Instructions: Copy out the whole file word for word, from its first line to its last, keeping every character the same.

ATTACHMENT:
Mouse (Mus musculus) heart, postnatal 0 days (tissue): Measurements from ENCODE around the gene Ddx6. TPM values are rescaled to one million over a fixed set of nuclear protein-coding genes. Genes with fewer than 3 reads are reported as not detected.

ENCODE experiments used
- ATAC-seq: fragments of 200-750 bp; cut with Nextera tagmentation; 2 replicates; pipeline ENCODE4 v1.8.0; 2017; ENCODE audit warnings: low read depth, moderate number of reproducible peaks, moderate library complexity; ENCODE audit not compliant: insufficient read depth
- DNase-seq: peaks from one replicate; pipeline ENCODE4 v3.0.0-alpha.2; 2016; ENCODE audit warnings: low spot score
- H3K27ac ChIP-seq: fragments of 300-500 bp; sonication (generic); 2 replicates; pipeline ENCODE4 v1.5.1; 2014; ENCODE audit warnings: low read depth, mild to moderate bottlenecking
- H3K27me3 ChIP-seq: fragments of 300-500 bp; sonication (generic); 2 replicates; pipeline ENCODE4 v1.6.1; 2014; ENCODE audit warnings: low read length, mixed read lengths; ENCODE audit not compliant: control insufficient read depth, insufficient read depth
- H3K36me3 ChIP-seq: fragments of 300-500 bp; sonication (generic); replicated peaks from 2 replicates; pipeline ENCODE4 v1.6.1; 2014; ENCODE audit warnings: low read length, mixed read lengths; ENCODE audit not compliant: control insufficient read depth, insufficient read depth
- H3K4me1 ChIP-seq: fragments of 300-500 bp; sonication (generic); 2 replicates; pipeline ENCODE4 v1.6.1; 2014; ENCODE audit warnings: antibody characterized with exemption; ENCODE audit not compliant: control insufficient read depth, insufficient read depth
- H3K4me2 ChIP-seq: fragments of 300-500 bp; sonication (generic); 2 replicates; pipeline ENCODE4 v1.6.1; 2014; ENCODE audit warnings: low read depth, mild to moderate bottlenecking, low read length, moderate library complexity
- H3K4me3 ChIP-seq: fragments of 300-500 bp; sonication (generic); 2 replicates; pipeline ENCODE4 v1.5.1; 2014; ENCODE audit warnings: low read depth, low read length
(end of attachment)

Mouse (Mus musculus) heart, postnatal 0 days (tissue): Measurements from ENCODE around the gene Ddx6. TPM values are rescaled to one million over a fixed set of nuclear protein-coding genes. Genes with fewer than 3 reads are reported as not detected.

ENCODE experiments used
- ATAC-seq: fragments of 200-750 bp; cut with Nextera tagmentation; 2 replicates; pipeline ENCODE4 v1.8.0; 2017; ENCODE audit warnings: low read depth, moderate number of reproducible peaks, moderate library complexity; ENCODE audit not compliant: insufficient read depth
- DNase-seq: peaks from one replicate; pipeline ENCODE4 v3.0.0-alpha.2; 2016; ENCODE audit warnings: low spot score
- H3K27ac ChIP-seq: fragments of 300-500 bp; sonication (generic); 2 replicates; pipeline ENCODE4 v1.5.1; 2014; ENCODE audit warnings: low read depth, mild to moderate bottlenecking
- H3K27me3 ChIP-seq: fragments of 300-500 bp; sonication (generic); 2 replicates; pipeline ENCODE4 v1.6.1; 2014; ENCODE audit warnings: low read length, mixed read lengths; ENCODE audit not compliant: control insufficient read depth, insufficient read depth
- H3K36me3 ChIP-seq: fragments of 300-500 bp; sonication (generic); replicated peaks from 2 replicates; pipeline ENCODE4 v1.6.1; 2014; ENCODE audit warnings: low read length, mixed read lengths; ENCODE audit not compliant: control insufficient read depth, insufficient read depth
- H3K4me1 ChIP-seq: fragments of 300-500 bp; sonication (generic); 2 replicates; pipeline ENCODE4 v1.6.1; 2014; ENCODE audit warnings: antibody characterized with exemption; ENCODE audit not compliant: control insufficient read depth, insufficient read depth
- H3K4me2 ChIP-seq: fragments of 300-500 bp; sonication (generic); 2 replicates; pipeline ENCODE4 v1.6.1; 2014; ENCODE audit warnings: low read depth, mild to moderate bottlenecking, low read length, moderate library complexity
- H3K4me3 ChIP-seq: fragments of 300-500 bp; sonication (generic); 2 replicates; pipeline ENCODE4 v1.5.1; 2014; ENCODE audit warnings: low read depth, low read length